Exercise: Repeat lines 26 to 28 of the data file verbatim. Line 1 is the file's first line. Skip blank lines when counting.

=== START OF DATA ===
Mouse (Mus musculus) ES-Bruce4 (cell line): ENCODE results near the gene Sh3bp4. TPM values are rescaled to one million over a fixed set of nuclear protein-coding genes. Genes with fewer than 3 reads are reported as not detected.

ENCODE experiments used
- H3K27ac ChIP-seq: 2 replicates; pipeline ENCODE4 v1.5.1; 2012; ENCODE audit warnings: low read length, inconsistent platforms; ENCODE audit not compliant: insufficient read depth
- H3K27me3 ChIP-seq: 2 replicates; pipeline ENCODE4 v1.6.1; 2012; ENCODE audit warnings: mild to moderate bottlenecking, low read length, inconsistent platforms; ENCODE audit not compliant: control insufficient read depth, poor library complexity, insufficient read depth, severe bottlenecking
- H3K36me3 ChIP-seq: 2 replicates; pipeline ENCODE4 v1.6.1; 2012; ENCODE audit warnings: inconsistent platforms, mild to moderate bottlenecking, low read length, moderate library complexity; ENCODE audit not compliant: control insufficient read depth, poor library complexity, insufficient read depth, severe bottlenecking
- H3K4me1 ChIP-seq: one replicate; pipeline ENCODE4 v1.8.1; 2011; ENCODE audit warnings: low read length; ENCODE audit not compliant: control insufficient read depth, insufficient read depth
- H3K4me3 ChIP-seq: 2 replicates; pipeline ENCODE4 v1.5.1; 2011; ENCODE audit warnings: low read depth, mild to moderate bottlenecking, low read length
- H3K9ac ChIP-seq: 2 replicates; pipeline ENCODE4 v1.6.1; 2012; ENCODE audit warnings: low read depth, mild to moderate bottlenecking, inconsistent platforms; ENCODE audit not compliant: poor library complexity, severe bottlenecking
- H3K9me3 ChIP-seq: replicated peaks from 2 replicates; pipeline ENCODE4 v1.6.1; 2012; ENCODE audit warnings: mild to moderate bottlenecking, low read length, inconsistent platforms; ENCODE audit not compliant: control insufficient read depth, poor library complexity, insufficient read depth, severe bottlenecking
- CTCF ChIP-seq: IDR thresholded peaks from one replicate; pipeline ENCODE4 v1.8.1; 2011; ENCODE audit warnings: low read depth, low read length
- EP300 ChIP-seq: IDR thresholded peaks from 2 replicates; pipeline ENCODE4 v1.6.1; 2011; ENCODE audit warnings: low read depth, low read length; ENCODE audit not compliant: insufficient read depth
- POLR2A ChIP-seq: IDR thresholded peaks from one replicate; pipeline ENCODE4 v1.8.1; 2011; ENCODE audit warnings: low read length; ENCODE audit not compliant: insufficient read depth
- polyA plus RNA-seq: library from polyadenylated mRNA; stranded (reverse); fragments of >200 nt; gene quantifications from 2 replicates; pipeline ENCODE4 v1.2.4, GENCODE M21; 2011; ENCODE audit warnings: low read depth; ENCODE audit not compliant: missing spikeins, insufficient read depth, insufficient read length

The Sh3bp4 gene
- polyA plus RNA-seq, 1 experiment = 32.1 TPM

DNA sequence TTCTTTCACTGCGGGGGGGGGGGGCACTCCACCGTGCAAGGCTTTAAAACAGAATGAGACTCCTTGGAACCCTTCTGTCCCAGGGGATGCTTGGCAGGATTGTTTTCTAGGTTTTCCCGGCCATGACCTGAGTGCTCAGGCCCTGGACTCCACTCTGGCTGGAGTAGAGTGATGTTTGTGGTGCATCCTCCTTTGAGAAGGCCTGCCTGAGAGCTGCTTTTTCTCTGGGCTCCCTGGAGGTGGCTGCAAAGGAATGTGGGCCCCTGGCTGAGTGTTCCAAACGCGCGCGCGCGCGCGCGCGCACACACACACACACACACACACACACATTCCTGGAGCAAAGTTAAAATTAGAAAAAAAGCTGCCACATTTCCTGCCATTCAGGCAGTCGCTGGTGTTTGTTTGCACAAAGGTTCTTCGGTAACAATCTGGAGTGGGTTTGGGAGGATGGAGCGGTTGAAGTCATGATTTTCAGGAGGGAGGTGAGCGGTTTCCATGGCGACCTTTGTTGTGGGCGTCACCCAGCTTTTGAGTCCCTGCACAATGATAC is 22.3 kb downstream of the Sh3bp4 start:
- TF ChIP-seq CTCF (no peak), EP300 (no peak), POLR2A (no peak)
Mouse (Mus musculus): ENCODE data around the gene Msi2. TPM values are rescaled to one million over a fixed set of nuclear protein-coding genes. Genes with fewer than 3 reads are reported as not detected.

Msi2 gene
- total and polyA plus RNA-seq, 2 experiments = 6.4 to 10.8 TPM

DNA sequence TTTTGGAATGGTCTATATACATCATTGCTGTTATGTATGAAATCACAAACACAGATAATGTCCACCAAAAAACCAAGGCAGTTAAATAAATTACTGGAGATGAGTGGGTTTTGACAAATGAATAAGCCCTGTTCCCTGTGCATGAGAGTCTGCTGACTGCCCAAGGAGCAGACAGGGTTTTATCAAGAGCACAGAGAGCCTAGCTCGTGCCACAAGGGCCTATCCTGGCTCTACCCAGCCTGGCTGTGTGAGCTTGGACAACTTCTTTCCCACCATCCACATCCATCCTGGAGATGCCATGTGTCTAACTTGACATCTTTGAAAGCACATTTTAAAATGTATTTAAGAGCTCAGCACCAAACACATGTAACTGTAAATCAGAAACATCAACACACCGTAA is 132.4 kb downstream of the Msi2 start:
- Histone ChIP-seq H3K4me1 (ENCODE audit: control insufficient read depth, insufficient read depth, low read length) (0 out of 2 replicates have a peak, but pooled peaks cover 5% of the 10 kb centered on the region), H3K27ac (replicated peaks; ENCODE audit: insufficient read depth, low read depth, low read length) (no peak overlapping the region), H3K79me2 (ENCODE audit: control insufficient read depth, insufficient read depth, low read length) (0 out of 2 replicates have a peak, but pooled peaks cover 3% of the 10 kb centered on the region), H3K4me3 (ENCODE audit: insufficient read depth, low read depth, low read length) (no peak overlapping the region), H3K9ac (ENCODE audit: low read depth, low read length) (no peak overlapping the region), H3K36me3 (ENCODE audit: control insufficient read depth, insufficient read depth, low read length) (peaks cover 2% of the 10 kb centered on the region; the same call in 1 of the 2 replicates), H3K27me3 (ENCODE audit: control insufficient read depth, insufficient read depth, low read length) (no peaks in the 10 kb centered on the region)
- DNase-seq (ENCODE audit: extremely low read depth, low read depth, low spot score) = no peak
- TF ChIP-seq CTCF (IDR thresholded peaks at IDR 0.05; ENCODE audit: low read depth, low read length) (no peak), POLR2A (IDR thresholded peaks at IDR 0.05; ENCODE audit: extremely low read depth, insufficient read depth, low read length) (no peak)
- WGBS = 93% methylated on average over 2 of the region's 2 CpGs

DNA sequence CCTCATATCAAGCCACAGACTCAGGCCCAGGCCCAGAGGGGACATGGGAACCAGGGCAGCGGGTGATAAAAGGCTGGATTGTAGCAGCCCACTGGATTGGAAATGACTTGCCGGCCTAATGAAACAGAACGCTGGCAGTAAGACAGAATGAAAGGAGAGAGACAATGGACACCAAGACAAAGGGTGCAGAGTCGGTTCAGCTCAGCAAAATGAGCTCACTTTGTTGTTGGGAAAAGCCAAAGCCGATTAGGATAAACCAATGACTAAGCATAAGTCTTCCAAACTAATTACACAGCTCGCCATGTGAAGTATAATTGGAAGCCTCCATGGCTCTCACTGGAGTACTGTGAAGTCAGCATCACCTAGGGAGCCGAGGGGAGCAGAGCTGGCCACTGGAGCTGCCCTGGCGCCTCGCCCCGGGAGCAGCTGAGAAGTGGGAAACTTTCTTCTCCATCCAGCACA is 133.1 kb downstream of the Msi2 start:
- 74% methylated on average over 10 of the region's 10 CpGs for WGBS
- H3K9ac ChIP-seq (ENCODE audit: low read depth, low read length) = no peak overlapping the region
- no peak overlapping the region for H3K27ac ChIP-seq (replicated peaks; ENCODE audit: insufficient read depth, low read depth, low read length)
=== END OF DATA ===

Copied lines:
DNA sequence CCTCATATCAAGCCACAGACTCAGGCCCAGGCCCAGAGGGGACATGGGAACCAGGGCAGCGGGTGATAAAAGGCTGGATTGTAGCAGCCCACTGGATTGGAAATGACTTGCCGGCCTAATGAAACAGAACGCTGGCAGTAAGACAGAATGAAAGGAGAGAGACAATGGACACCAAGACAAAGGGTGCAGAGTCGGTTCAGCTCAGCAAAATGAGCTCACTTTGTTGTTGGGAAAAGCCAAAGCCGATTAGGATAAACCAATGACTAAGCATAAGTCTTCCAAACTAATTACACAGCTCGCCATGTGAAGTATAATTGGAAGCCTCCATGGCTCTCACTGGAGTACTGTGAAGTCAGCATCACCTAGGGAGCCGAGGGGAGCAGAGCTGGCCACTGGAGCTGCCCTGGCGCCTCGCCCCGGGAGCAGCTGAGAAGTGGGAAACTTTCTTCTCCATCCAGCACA is 133.1 kb downstream of the Msi2 start:
- 74% methylated on average over 10 of the region's 10 CpGs for WGBS
- H3K9ac ChIP-seq (ENCODE audit: low read depth, low read length) = no peak overlapping the region